Minister Birmingham said the Evaluation of the Early Learning Languages Australia (ELLA) apps specifically found that:
  • After two weeks of practice, children who used ELLA were 11% faster at looking at a picture corresponding to an audibly played Indonesian word, compared to their first lab visit. By comparison, children who used Flash Cards were 15% slower after two weeks.
  • Brain activity indicated that the ELLA group were more likely to remember the context of the learnt words than the Flash Card group. For example, 77% of the ELLA group showed a typical brain response consistent with automatic association of word-meaning with word-sound, whereas only 33% of the Flash card group showed such response. This kind of learning may lead to longer-lasting gains in vocabulary for the ELLA group.  
  • Children in both groups were initially reported by parents to be highly engaged in learning. By the last five days of home use, this engagement score was 26% higher for the children in the ELLA group.
  • Activity duration was 2.58 times longer for the ELLA group than for the Flash Card group, indicating greater interest in ELLA apps rather than Flash Card apps.
“Walking into classrooms and hearing children enjoying singing or counting in another language and even following recipes, you get a grasp of how engaging and entertaining the ELLA program is and why another independent evaluation released last year found 78 per cent of parents had seen their child using words from the language they learned through ELLA outside of preschool.

“We know life-long learning begins from the youngest years and our $15.7 million investment in the ELLA app and additional $6 million investment in the ELSA app highlights the Turnbull Government’s commitment to reviving the study of languages and STEM subjects throughout Australia’s early education centres, schools and universities.”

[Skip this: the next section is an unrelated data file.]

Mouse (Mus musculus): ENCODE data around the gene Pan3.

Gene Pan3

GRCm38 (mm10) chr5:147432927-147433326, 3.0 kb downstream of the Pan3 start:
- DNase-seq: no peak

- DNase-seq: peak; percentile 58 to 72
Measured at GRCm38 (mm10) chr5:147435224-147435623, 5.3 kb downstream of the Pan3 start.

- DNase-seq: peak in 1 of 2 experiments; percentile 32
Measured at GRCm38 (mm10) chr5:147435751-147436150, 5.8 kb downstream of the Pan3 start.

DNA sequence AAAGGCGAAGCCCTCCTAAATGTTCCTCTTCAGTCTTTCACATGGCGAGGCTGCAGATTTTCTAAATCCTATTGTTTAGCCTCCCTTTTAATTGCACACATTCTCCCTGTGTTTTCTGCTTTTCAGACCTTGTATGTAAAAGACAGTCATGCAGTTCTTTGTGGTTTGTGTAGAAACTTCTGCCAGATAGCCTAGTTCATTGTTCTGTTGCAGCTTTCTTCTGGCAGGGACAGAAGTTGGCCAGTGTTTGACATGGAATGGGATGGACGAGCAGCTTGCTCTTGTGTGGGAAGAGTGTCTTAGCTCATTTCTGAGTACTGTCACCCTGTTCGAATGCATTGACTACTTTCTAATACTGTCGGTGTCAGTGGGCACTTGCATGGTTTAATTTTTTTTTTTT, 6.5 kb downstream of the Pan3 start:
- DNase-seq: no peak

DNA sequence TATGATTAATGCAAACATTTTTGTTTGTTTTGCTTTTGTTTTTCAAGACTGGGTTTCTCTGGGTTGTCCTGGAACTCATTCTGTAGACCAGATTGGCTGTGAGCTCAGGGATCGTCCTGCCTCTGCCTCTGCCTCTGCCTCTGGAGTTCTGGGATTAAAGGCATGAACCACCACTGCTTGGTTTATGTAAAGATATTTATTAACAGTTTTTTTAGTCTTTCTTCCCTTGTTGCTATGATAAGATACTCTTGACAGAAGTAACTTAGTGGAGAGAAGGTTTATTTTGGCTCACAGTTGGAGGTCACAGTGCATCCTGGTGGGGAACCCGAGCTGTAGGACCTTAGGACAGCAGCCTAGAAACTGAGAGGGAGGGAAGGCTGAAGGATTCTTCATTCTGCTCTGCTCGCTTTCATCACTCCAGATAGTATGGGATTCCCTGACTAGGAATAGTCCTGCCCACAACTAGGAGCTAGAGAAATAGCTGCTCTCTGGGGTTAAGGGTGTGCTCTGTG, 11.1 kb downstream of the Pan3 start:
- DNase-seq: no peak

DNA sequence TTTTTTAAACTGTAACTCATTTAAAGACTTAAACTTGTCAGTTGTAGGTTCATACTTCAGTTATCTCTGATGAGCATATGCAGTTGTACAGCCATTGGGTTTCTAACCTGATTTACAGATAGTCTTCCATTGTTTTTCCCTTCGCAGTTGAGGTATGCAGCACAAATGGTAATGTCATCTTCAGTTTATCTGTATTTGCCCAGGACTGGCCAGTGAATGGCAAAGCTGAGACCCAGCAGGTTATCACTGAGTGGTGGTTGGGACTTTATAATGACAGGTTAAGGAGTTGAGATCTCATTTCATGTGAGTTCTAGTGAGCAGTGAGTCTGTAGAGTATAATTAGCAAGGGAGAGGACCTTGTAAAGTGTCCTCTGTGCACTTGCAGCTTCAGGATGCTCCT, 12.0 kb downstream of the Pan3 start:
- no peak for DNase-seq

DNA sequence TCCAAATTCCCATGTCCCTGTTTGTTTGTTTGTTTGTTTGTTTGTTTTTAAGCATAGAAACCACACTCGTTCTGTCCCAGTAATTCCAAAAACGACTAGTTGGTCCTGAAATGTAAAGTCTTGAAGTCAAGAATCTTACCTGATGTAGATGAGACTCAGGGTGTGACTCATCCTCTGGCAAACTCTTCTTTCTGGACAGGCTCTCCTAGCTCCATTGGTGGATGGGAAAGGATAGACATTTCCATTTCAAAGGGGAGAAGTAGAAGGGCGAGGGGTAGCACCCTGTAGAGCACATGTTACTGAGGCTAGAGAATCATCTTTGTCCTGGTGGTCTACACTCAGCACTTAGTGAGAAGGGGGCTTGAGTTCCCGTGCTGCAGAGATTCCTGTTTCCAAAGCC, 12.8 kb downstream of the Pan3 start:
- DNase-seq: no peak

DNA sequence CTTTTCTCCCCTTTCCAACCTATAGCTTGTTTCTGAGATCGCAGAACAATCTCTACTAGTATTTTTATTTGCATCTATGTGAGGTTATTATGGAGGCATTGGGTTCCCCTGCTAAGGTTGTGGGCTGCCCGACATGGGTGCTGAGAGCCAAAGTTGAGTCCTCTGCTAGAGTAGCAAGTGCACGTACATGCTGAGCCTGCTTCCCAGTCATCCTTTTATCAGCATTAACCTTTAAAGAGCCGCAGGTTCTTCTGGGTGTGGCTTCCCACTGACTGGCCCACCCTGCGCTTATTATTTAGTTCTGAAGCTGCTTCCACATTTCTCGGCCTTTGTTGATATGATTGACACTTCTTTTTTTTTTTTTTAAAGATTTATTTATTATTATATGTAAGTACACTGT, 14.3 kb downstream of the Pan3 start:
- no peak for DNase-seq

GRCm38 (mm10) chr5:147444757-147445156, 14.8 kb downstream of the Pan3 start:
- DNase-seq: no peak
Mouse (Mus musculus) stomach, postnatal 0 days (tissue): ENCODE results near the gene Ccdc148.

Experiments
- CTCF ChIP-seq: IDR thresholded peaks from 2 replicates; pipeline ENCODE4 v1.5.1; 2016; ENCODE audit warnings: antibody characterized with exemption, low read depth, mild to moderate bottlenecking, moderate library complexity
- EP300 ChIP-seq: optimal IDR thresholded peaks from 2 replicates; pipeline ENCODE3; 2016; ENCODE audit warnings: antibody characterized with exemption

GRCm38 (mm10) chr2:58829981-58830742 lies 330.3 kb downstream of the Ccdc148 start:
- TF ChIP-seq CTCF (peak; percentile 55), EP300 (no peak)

For more information on the ELLA program visit

To sign up to be a part of the ELSA pilot visit  

Peppa Pig - New compilation 4 (1 hour) March 3, 2017


Local children will have the chance to join a club specialising in one of the most enduring playthings of childhood. Mona Vale Library has started a Lego club on the first Sunday of each month from 2pm to 4pm. Next is March 5th,  2017.  The club is open to children aged between seven and twelve years of age, with younger children welcome with parental supervision. If you are interested in attending a Lego at the Library session contact the library on 9970 1622 or book in person at the library, 1 Park Street, Mona Vale.

Children's Storytime at Mona Vale LibraryMona Vale Library offers storytime for pre-school children every week during school terms. Children and their carers come and participate in a fun sing-a-long with our story teller as well as listen to several stories in each session, followed by some craft. Storytime is held in the Pelican Room of the library in front of the service desk. Storytime is free and no bookings are required. Storytime Sessions: Tuesdays  10.00am - 11.00am - Wednesdays  10.00am - 11.00am  - Thursdays  10.00am - 11.00am

 Mona Vale Mountain Cub 

Scouts Profile

Find out more about all the fun you can have at Mona Vale Mountain Cub Scouts Profile – 

our Profile pages aren’t just about those who can tell you about Pittwater before you were born, they’re also about great clubs and activities that you too can get involved in!

Long Reef Guided Walks 

Free guided walks with Fishcare Volunteers 
Sunday 26 Mar 2017  1.30 pm – 3.30 pm 
Sunday 9 Apr 2017  12.30 pm – 2.30 pm 
• Subject to weather conditions